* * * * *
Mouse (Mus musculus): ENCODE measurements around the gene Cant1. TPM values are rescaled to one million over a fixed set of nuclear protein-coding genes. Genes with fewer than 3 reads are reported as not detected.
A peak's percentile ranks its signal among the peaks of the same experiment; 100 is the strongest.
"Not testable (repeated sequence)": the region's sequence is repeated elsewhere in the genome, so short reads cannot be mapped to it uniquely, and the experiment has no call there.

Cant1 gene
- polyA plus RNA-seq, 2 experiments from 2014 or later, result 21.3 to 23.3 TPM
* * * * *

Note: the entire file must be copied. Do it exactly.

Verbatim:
Mouse (Mus musculus): ENCODE measurements around the gene Cant1. TPM values are rescaled to one million over a fixed set of nuclear protein-coding genes. Genes with fewer than 3 reads are reported as not detected.
A peak's percentile ranks its signal among the peaks of the same experiment; 100 is the strongest.
"Not testable (repeated sequence)": the region's sequence is repeated elsewhere in the genome, so short reads cannot be mapped to it uniquely, and the experiment has no call there.

Cant1 gene
- polyA plus RNA-seq, 2 experiments from 2014 or later, result 21.3 to 23.3 TPM